Paramedics, research staff and hospital staff were unaware of the contents of each individual kit — double blinded. If the patient received the contents of all three syringes, the total dose of drugs administered during the resuscitation attempt was 450 mg of amiodarone or 180 mg of lidocaine.

Patients received CPR according to the 2010 AHA Guideline recommendations [7]. During this trial, the ROC was also conducting a comparison study on the effectiveness of continuous chest compressions versus interrupted chest compressions that followed the traditional 30:2 compression/ventilation ratio. 

Patients in the ALPS study may also have been enrolled in the chest compression study. A summary of the chest compression study results can be found here.

CPR quality measures were closely monitored and strictly enforced during the study period. For continued participation in the study, EMS personnel in each participating agency had to meet certain CPR quality measures related to rate, depth, and chest compression fraction. In addition, the agencies had to meet other quality benchmarks such as completeness of patient care records, submission of ECG reports and timeliness of interventions.

After beginning chest compressions and providing bag mask ventilation, paramedics performed advanced life support interventions according to local protocol. In some cases, the first defibrillation attempt occurred before arrival of ALS personnel. In other cases, ALS personnel delivered the first shock immediately upon identifying a shockable rhythm (analyze early) or after delivering two minutes of high quality CPR (analyze later). During the two-minute period after the first shock, paramedics attempted to gain intravenous access, either through a peripheral venous or intraosseous site but did not administer any medications.


Figure 2: ALPS syringes (Photo courtesy Kenny Navarro)

Patients who did not require subsequent shocks beyond the first defibrillation were not eligible for inclusion in this study. Among other eligibility criteria, the adult patient had to receive at least two shocks in the field.

After delivery of the second shock, the paramedics administered the first dose of epinephrine and opened the ALPS kit, which enrolled the patient into one of the three treatment arms. If the paramedic estimated the patient’s weight to be over 100 pounds, the paramedic administered the 1A and 1B syringes. If the patient weighed less than 100 pounds, the paramedic only administered the 1A syringe.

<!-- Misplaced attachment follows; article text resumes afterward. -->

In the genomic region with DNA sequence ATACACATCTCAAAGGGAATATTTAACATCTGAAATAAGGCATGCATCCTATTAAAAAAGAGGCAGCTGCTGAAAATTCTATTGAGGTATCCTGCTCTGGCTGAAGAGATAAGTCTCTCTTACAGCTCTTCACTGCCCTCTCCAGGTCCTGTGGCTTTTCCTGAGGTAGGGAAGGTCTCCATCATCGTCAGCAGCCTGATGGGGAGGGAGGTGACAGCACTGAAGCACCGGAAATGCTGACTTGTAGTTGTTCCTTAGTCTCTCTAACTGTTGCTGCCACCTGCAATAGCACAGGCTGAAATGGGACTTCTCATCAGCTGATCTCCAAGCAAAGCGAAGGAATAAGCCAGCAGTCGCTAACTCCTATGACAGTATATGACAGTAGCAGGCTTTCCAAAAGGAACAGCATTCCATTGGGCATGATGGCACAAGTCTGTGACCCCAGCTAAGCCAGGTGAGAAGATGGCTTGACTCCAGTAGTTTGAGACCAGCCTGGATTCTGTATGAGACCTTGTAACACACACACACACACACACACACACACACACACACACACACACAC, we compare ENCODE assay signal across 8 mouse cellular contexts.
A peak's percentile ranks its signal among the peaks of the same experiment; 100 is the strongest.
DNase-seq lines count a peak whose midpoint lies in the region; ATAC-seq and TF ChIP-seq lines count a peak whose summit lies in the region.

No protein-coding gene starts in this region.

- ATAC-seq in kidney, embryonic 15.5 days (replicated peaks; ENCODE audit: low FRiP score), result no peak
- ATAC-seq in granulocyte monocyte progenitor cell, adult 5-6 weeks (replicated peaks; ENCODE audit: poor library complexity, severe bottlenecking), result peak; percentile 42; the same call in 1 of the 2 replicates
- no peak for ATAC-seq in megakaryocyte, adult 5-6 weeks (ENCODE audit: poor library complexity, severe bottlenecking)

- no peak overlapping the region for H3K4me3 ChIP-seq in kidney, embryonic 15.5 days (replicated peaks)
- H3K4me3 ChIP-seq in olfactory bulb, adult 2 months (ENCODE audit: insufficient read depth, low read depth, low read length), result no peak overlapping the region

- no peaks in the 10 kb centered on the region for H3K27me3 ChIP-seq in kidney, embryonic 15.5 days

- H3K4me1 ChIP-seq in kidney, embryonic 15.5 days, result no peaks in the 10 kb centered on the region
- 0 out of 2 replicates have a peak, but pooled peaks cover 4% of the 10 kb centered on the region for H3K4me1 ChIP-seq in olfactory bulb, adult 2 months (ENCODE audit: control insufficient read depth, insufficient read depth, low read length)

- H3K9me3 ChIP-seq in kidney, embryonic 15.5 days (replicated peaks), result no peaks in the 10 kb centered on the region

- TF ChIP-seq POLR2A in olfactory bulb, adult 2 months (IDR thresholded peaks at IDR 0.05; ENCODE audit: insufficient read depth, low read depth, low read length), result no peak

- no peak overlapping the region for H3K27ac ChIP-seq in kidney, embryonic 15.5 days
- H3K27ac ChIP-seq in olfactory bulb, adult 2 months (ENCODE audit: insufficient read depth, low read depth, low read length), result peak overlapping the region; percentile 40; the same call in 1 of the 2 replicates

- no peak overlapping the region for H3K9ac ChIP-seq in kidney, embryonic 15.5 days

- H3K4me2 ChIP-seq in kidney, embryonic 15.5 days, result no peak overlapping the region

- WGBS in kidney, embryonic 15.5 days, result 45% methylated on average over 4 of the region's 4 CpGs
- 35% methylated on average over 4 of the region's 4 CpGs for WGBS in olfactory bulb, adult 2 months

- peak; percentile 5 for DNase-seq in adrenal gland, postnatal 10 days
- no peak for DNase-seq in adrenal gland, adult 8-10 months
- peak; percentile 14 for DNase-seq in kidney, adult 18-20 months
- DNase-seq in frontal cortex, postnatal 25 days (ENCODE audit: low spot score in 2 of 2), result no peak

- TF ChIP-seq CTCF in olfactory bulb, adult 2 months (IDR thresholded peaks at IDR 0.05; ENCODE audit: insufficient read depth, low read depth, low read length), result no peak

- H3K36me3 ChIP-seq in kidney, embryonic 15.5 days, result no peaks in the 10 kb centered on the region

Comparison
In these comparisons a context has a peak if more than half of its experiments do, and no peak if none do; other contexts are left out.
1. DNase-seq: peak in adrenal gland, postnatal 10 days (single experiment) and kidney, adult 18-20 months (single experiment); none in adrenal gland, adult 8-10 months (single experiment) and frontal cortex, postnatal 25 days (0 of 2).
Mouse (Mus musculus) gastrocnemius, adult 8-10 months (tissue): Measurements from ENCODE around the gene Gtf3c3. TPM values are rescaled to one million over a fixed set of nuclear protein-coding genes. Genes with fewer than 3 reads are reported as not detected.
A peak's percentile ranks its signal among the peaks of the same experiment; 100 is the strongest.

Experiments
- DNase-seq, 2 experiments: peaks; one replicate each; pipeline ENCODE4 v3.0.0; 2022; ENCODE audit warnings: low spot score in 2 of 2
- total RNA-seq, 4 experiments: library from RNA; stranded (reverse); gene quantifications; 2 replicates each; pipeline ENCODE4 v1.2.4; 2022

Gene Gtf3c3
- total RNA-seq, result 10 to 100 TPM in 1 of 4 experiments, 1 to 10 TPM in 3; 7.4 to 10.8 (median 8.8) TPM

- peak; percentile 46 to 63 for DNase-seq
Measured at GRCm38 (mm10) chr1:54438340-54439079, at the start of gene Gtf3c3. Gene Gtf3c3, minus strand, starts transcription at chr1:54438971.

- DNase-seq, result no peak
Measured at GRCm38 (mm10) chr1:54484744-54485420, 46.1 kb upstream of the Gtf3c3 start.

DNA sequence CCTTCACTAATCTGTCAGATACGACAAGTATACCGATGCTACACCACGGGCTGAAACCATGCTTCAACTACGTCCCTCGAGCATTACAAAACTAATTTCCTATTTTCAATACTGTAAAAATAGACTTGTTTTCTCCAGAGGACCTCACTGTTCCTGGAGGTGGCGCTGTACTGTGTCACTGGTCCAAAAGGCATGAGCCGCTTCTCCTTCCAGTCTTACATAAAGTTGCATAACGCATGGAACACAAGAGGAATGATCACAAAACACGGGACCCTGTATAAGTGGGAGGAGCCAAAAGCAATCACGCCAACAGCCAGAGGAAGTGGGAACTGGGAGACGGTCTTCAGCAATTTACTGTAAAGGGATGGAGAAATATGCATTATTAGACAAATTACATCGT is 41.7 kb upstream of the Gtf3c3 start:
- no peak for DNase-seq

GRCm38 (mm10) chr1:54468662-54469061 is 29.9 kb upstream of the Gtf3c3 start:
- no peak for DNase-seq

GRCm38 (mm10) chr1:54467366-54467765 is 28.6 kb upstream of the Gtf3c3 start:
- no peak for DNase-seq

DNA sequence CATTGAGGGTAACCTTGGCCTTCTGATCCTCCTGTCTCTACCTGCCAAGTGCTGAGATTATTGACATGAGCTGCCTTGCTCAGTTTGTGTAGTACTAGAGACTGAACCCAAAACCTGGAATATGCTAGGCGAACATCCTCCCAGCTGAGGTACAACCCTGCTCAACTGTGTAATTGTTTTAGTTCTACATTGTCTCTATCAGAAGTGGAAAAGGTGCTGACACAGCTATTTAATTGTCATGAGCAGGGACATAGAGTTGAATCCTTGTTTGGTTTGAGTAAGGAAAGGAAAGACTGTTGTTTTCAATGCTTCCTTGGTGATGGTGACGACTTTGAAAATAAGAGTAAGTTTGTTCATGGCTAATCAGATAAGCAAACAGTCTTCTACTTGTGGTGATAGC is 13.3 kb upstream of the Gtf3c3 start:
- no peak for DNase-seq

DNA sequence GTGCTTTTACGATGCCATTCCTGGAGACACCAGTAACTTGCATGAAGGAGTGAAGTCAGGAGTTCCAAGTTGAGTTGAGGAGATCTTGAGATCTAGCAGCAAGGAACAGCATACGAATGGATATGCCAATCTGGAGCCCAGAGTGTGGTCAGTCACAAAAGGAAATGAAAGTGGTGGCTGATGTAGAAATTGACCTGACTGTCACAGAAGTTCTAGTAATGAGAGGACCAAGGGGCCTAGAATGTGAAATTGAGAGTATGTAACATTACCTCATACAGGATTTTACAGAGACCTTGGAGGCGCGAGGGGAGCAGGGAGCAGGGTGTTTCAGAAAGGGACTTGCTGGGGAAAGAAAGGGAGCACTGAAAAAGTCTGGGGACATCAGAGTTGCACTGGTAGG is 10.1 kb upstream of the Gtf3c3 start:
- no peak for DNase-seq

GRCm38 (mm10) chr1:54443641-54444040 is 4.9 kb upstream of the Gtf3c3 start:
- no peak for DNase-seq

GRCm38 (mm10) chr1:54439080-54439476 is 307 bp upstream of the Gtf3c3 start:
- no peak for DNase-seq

If the patient remained in a shockable rhythm after two additional minutes of high-quality CPR, the crew delivered a third shock. After resuming CPR, the paramedic delivered a second dose of epinephrine and the contents of the ALPS syringe with the label 2 regardless of the weight of the patient. All subsequent care followed agency specific protocols and may have included additional epinephrine, vasopressin, sodium bicarbonate, beta-blockers, procainamide or magnesium.

The study protocol is summarized in Figure 1.

Results of the ALPS trial
During the roughly 41-month trial, 35,889 patients in the areas served by the participating agencies had a non-traumatic out-of-hospital cardiac arrest. Of those, 7,051 had ventricular fibrillation or pulseless ventricular tachycardia at some point during the resuscitation attempt. After excluding a variety of patients who did not fully meet the inclusion criteria, data from roughly 3,026 patients underwent primary analysis.

Factors known to influence survival from OOH cardiac arrest were balanced over the three groups. This included factors such as whether the arrest occurred in a public place, whether the collapse was witnessed, whether bystanders performed CPR or delivered the first shock with an AED. The time it took for BLS and ALS responders to arrive on the scene were not different between the three groups.

In the primary analysis, 24.4 percent of the patients who received amiodarone, 23.7 percent of the patients who received lidocaine, and 21.0 percent of the patients who received placebo survived long enough to be discharged from the hospital. Although there was roughly a three percent absolute difference in survival between patients who received an antiarrhythmic and those who did not, the differences between the groups were not statistically significant and could have occurred simply as a matter of chance.